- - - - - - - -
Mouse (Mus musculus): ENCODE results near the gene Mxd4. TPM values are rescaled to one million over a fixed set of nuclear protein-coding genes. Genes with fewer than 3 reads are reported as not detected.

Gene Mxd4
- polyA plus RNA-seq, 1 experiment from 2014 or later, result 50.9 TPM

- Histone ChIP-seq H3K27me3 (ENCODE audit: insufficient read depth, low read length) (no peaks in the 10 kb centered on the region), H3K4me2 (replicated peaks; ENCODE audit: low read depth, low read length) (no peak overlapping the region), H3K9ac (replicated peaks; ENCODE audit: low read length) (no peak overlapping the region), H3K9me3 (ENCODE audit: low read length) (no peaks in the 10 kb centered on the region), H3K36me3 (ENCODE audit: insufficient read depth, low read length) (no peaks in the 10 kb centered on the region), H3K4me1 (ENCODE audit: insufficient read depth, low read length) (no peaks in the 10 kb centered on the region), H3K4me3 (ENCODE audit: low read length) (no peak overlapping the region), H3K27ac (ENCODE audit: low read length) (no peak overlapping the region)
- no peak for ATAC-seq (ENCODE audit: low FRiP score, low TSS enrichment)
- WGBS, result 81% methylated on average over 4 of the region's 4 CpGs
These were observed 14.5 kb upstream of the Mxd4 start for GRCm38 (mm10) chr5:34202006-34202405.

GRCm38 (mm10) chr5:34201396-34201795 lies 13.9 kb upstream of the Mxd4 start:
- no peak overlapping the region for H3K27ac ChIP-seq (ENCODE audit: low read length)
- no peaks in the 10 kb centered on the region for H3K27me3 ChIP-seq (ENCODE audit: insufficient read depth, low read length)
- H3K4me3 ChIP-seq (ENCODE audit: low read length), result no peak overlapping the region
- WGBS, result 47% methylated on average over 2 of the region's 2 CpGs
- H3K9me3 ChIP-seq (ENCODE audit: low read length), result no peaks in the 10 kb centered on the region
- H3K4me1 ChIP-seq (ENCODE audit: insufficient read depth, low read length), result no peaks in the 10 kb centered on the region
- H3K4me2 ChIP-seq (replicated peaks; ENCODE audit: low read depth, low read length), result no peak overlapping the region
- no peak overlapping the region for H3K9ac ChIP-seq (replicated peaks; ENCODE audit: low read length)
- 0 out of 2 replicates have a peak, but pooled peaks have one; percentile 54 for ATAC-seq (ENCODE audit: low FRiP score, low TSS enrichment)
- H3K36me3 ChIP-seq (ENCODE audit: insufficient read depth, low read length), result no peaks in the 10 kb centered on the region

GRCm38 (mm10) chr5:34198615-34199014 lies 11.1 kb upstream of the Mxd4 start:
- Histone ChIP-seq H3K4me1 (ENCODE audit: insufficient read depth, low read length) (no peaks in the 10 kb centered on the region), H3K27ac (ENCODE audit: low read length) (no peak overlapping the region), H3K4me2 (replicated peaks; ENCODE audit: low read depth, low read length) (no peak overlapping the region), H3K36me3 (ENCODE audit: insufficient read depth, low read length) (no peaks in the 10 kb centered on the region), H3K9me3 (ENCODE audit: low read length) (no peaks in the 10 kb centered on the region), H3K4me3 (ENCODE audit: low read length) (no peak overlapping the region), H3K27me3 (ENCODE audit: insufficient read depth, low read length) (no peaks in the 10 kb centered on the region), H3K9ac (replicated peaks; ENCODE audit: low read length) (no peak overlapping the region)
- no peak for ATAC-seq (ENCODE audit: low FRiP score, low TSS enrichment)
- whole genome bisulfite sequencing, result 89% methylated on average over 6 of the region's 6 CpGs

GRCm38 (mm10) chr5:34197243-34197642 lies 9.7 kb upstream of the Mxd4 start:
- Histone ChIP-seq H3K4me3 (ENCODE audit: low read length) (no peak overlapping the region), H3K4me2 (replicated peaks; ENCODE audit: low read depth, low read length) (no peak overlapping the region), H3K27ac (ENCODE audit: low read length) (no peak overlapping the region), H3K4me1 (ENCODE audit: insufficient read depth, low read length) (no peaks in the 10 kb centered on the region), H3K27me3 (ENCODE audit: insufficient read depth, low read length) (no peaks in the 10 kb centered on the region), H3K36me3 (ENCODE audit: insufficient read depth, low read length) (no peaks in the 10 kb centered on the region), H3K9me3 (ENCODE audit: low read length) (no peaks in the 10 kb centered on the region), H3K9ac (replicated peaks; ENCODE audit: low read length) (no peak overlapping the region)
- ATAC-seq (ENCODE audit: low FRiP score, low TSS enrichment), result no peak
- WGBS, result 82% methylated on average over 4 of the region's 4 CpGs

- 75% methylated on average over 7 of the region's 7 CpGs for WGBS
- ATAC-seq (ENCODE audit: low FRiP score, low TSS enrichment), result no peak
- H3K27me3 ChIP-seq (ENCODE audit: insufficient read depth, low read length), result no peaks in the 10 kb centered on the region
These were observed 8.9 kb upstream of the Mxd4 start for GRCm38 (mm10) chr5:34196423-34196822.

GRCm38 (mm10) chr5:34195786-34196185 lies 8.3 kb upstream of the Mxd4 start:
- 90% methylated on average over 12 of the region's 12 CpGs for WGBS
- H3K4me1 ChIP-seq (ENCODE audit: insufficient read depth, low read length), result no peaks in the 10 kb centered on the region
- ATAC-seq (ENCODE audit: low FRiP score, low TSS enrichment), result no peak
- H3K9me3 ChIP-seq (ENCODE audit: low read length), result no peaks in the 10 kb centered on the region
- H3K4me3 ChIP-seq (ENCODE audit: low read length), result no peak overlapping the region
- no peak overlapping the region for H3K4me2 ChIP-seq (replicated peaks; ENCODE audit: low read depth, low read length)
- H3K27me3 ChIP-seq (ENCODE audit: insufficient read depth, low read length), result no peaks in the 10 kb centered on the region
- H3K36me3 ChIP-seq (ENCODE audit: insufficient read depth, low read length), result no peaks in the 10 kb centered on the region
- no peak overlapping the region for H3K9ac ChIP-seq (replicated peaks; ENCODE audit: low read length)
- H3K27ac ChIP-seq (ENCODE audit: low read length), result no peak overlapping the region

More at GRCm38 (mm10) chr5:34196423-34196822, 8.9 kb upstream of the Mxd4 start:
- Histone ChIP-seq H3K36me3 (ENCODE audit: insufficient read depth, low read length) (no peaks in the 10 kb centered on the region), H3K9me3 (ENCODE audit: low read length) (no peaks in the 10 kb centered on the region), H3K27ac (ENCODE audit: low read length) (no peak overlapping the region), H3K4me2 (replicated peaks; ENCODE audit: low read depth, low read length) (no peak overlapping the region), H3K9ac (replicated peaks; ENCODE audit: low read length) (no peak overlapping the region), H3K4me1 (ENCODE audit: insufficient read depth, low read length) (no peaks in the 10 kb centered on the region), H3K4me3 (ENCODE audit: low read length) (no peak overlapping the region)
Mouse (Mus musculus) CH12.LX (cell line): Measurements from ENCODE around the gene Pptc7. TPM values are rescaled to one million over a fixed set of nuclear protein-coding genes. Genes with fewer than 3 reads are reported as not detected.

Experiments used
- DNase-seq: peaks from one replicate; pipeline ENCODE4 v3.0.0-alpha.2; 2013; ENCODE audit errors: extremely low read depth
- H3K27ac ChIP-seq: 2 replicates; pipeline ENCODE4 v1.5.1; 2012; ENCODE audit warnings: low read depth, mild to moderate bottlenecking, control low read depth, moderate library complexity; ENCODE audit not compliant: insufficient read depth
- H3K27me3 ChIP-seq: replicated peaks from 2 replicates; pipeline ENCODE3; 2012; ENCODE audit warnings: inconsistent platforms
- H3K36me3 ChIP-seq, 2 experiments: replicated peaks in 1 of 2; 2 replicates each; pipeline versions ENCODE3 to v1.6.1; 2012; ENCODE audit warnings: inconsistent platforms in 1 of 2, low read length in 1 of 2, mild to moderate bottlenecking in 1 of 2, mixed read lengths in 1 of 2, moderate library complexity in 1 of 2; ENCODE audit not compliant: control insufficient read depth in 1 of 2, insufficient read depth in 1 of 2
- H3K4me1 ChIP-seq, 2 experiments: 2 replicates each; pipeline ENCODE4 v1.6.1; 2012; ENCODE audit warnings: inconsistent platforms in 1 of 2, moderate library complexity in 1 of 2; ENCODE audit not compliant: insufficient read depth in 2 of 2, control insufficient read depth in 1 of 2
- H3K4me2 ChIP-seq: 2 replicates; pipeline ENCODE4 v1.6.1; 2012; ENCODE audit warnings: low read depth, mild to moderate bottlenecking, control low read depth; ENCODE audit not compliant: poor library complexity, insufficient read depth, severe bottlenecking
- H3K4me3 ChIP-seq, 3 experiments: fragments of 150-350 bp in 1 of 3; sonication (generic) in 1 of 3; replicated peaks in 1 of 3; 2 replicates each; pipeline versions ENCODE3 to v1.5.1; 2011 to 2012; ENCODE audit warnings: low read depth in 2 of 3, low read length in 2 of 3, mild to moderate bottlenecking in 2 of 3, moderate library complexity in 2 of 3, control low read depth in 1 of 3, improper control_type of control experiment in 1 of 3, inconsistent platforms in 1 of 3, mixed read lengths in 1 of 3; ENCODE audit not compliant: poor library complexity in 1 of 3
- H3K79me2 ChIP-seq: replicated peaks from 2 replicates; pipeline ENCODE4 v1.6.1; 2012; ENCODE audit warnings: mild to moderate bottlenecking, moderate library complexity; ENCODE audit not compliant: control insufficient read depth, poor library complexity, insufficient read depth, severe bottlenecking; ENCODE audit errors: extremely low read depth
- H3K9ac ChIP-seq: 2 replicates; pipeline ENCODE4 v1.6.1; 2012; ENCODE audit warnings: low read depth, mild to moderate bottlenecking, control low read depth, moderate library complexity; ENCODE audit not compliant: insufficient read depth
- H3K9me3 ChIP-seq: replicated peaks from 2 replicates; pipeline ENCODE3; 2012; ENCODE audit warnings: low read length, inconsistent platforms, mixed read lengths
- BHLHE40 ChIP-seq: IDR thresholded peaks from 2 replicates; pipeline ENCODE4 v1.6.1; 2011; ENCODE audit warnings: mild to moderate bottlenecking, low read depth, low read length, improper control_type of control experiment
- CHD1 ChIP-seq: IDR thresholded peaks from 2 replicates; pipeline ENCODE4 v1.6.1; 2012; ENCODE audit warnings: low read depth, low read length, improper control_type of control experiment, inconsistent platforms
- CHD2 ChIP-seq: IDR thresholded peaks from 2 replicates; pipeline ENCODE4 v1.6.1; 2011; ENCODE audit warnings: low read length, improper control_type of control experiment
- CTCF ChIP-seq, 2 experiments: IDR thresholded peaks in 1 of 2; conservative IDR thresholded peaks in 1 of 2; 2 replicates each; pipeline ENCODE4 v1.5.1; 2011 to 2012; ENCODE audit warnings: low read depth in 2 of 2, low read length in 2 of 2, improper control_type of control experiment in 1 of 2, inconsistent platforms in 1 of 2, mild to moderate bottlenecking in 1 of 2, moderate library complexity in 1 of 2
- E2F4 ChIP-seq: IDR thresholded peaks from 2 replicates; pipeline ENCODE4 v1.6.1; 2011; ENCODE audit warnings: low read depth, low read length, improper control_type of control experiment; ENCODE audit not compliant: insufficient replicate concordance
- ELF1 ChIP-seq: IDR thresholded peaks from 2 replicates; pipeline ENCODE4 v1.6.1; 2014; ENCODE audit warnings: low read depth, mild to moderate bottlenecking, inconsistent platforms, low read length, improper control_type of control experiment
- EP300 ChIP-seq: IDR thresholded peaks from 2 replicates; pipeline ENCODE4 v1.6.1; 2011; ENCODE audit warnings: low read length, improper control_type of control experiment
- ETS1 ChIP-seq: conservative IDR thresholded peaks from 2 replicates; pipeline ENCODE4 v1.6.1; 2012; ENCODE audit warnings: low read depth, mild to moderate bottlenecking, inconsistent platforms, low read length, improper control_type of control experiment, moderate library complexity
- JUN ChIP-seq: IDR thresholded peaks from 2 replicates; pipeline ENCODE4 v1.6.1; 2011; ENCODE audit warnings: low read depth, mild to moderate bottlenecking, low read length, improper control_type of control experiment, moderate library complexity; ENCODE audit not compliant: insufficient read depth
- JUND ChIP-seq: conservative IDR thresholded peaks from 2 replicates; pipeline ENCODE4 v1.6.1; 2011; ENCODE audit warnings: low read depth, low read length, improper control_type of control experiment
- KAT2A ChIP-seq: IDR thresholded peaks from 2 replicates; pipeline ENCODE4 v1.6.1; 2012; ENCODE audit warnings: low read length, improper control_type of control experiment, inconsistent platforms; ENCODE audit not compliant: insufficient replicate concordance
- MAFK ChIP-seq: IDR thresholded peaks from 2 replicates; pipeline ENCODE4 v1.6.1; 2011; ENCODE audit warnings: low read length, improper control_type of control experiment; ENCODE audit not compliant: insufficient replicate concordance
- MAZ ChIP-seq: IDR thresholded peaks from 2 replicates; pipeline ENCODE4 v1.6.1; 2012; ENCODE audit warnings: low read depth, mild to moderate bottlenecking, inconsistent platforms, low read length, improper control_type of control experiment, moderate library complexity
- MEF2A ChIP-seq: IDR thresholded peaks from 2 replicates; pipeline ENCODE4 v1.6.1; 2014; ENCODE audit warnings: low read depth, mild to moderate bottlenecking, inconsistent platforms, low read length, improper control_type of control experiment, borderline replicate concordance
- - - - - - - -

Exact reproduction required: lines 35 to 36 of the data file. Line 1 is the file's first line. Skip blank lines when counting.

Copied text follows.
- H3K9me3 ChIP-seq (ENCODE audit: low read length), result no peaks in the 10 kb centered on the region
- H3K4me3 ChIP-seq (ENCODE audit: low read length), result no peak overlapping the region